My experience says Maybe.. Dependent on where on the calendar the two month lie and that relationship to maximum egg shooting days for that queen region. This partly depends on location of course. A possible way to test if it was the mating time vs the egg shooting time would be to integrate a test where early mated queens were repressed of their egg laying capabilities and then put back into production alongside a summer mated queen.
 

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I'd agree with Micheal Palmer. It's been my experience that early season queens from the south/packages are more than a little lack luster. Some of them are outstanding, but I'm not sure if the amount of duds, drone layers, supercedures out way the early time.

I understand the excitement of wanting to get buys, but if all things were equal... I'd rather have May/June queens than Mar/April.
 

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Discussion Starter · #13 ·
Thanks for the quick reponses everyone!

As far as your remarks on timing Kevin, they caused me to give myself a headsmack...and thank you for that. My package is coming last week of April/first week of May - and for whatever reason (my guess is the well worded prose on the website) I had locked in on one particular apiary, white oak, whose queens will be ready on May 15th for shipment. The greatest concern for me was bees stressed from traveling arriving on the 10th of may being requeened on the 16th, which I'm guessing is less than optimal. If I am correct in this thinking, then I must resource northern queens to give the hives a chance to get going before I start fiddling with them.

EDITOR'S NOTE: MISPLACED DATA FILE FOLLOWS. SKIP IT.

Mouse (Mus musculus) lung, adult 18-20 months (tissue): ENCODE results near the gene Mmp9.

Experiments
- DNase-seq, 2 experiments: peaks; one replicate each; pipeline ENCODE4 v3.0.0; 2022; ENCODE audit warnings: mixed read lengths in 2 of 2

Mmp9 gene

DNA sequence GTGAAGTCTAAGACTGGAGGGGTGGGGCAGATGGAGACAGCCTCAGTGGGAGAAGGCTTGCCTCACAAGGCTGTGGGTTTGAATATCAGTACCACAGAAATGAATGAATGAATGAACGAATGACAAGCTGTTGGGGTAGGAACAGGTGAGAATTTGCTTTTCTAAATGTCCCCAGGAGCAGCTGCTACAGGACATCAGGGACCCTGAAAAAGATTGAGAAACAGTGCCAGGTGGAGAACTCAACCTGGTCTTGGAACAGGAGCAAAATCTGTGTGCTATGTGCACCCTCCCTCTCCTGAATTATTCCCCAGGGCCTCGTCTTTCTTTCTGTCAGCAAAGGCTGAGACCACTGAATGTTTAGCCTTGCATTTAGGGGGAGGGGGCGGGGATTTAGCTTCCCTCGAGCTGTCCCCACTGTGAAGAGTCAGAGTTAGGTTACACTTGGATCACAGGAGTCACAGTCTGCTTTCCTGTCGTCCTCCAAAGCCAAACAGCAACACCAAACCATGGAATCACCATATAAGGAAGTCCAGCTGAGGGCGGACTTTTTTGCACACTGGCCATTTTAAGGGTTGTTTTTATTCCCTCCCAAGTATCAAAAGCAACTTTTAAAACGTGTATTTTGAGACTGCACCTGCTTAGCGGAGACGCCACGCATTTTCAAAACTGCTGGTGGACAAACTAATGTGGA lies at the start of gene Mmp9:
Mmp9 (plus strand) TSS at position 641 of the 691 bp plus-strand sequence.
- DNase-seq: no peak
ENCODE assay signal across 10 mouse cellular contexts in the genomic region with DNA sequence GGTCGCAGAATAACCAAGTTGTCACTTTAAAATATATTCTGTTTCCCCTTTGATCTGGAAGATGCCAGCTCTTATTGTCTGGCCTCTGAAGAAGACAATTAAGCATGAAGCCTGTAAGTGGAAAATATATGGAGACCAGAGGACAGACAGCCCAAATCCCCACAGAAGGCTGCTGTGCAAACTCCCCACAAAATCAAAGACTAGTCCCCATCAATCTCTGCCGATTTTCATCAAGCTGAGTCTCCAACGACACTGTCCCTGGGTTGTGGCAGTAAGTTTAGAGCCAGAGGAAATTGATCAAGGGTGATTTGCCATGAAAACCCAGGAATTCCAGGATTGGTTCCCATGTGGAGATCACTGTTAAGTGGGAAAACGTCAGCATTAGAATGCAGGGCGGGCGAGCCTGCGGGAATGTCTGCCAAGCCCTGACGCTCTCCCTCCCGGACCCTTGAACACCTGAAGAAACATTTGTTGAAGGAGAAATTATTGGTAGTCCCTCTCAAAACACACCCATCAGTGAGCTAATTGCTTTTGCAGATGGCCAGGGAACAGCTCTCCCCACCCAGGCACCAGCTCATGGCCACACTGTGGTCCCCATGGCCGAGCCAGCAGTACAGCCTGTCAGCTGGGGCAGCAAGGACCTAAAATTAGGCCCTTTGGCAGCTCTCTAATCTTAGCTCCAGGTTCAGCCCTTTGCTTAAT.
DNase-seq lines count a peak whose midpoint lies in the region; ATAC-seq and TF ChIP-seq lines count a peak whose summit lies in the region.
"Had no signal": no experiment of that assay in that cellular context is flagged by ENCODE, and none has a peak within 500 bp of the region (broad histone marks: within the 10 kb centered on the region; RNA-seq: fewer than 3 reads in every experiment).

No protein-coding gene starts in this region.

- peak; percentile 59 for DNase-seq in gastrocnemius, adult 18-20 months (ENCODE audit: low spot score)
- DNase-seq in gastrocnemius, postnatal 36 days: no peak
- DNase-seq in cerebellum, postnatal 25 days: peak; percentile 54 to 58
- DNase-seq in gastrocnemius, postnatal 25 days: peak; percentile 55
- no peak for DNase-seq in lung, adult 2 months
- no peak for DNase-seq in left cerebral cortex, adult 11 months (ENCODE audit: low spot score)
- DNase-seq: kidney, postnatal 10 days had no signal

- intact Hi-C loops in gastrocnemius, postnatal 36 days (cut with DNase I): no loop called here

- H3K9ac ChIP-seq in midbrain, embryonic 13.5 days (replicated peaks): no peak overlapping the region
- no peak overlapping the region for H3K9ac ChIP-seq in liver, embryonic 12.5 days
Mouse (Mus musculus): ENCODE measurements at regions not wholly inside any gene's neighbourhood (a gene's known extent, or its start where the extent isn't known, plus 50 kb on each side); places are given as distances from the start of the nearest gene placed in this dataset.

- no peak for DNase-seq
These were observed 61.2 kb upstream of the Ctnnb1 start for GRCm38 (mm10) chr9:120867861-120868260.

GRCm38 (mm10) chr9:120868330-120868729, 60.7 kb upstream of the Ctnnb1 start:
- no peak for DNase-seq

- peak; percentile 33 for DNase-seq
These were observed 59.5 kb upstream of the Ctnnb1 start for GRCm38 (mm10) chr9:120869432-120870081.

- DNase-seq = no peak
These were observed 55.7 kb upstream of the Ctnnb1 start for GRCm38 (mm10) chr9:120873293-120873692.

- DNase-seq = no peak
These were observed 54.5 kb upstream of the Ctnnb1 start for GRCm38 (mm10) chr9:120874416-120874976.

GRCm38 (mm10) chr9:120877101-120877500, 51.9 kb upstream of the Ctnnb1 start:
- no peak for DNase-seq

As far as you, whitevines, thanks for bringing the overland study back to my attention...as I've been out of the game for a while, I've found myself binging on bee information. Sometimes that leads me to hop around a bit, and while doing so, I had seen the video on youtube (and as a side note I reccomend apple tv to every...youtube takes on a whole new life on a 40" screen - bees everywhere!) but had failed to actually sit down and digest the written study. It was definitely a help thankyou.